anime woke
Addressing numerous of social injustices, anime has become one of the biggest media platforms to raise awareness to society's problems. (Image DeviantArt)
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anime woke
Addressing numerous of social injustices, anime has become one of the biggest media platforms to raise awareness to society's problems. (Image DeviantArt)

And it’s taking more than just your screens by storm.

#StayWoke has been floating around for some time now — ranging from the Erykah Badu song “Master Teacher” in 2008, to the police brutality that cost Trayvon Martin in 2012, and Michael Brown in 2014, their lives. The term, when used properly and not in a joking manner, symbolizes healthy paranoia, especially surrounding issues involving racial, social and political justice.

The idea circulating the term “woke” has since then progressed to bring light to racial discrimination and thrived as a rallying cry for a modern Civil Rights movement. Being “woke,” according to Urban Dictionary, means that society needs to be more “aware in current affairs” and in “political environments regarding all demographics and socio-economic standings.”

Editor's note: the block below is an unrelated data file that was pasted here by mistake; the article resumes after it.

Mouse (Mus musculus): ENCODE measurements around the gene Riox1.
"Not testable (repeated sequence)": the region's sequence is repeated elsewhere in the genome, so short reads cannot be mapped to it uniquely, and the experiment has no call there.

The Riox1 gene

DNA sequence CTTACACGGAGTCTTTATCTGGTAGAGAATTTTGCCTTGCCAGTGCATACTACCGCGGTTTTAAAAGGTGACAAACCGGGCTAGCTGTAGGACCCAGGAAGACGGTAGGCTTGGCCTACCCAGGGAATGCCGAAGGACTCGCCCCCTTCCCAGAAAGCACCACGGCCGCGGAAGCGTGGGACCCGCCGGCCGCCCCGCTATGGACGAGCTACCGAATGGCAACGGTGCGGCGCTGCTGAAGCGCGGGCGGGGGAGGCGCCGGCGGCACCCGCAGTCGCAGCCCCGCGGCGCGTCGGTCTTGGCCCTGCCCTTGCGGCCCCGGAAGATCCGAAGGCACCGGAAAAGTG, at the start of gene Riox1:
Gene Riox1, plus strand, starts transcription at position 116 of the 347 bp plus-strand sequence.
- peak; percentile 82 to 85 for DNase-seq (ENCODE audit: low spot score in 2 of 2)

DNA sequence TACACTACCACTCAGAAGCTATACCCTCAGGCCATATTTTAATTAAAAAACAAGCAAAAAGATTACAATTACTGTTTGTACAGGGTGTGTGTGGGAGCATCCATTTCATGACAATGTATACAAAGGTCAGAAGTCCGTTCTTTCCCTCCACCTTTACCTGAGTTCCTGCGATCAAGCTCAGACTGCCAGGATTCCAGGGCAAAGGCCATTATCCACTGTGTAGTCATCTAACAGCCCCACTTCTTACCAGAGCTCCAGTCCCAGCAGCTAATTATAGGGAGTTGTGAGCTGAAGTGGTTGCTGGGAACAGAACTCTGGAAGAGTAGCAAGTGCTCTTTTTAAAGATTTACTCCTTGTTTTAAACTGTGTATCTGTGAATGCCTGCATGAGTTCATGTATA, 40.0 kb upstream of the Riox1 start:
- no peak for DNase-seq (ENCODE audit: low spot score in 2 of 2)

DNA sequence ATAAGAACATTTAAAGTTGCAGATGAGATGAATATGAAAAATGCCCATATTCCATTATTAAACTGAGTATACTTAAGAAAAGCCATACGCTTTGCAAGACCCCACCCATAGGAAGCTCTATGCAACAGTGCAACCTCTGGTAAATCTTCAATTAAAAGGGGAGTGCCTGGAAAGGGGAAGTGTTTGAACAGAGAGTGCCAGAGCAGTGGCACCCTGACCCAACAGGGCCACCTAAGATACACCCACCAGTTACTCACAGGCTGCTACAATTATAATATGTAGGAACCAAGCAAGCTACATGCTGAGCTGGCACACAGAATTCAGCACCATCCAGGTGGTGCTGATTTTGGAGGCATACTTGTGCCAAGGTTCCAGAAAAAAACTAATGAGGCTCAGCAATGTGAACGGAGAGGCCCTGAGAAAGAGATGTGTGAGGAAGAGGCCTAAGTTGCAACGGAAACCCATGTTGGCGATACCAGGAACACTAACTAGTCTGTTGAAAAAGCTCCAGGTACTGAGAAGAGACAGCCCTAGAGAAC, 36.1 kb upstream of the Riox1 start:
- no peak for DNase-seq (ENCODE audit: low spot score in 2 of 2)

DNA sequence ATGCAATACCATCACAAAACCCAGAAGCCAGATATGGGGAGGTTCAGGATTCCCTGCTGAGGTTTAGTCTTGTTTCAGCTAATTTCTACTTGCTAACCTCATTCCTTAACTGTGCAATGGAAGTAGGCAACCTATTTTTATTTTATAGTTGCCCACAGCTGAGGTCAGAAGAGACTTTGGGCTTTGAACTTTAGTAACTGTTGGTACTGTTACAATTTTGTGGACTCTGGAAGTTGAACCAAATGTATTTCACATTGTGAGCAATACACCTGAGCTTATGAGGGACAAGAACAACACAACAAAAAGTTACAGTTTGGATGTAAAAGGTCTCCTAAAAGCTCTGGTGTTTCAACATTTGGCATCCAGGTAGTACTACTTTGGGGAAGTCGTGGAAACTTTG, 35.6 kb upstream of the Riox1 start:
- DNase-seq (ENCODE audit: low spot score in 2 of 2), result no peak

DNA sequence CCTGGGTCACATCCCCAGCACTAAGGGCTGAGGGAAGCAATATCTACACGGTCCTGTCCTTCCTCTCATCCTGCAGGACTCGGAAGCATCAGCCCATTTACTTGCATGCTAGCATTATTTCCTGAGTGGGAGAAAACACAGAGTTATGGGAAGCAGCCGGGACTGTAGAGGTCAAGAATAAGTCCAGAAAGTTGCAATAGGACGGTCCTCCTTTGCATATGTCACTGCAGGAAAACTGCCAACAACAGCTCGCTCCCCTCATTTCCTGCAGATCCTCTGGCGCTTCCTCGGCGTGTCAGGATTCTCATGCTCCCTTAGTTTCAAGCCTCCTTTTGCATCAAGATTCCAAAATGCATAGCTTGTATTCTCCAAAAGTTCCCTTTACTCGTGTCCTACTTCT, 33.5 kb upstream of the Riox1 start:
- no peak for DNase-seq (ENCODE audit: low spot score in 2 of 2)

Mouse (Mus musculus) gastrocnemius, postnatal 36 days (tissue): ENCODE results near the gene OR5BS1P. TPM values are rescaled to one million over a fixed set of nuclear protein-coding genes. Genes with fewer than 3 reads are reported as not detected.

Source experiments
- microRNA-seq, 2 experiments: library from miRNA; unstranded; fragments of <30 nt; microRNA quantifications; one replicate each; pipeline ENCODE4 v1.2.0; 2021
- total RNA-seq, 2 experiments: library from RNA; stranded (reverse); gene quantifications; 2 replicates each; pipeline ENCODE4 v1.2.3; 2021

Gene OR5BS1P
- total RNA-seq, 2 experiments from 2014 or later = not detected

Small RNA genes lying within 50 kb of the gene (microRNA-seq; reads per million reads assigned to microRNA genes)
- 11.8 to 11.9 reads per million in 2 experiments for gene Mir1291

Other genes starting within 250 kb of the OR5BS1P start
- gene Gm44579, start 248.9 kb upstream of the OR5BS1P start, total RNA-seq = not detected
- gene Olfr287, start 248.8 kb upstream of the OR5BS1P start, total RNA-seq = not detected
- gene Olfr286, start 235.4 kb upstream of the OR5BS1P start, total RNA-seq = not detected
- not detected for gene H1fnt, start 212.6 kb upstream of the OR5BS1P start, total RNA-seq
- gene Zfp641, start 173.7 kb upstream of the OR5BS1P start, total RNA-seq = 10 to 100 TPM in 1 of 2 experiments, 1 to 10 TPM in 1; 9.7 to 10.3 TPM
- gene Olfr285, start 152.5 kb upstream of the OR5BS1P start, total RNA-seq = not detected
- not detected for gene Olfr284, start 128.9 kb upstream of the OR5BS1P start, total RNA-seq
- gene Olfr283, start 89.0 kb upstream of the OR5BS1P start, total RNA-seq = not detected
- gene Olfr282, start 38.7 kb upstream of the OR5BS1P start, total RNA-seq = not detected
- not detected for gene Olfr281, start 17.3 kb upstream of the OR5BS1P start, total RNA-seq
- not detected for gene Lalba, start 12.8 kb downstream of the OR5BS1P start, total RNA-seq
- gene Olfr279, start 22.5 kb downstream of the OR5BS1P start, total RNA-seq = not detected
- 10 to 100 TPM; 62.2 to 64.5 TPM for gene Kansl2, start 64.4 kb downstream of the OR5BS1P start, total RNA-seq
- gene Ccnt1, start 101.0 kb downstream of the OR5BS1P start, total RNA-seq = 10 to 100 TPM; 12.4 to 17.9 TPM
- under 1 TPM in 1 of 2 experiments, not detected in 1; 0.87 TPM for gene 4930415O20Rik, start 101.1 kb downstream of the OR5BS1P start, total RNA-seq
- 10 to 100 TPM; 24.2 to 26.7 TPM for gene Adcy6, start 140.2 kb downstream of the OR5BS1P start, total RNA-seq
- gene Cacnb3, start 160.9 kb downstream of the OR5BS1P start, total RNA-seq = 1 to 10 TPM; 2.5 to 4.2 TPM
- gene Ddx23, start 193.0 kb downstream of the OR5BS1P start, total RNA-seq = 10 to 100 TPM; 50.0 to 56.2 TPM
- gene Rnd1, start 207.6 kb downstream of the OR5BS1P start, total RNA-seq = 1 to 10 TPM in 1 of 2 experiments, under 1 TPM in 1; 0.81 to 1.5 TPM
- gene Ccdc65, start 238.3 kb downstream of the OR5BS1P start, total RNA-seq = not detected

Staying woke has transformed this generation’s perspective on societal issues and has touched so many corners of modern society. Mainstream shows on dominant stations, such as ABC, CBS or NBC, are not the only television programs to introduce “woke” concepts. Japanese-based animes are also scratching the surface of the social movement and creating shows that discuss these controversial topics. 

Anime lovers, in the past few years, have banded together to join their anime fandom and social justice activism. Non-profit organizations, such as Anime For Humanity and Woke Weebs, curate events and discuss varying issues of sexism, racism, ableism and mentalism through anime programs.

These “woke” anime fan groups have developed into community organizations that bring anime fans, community leaders and industry professionals together to meet, connect and collaborate.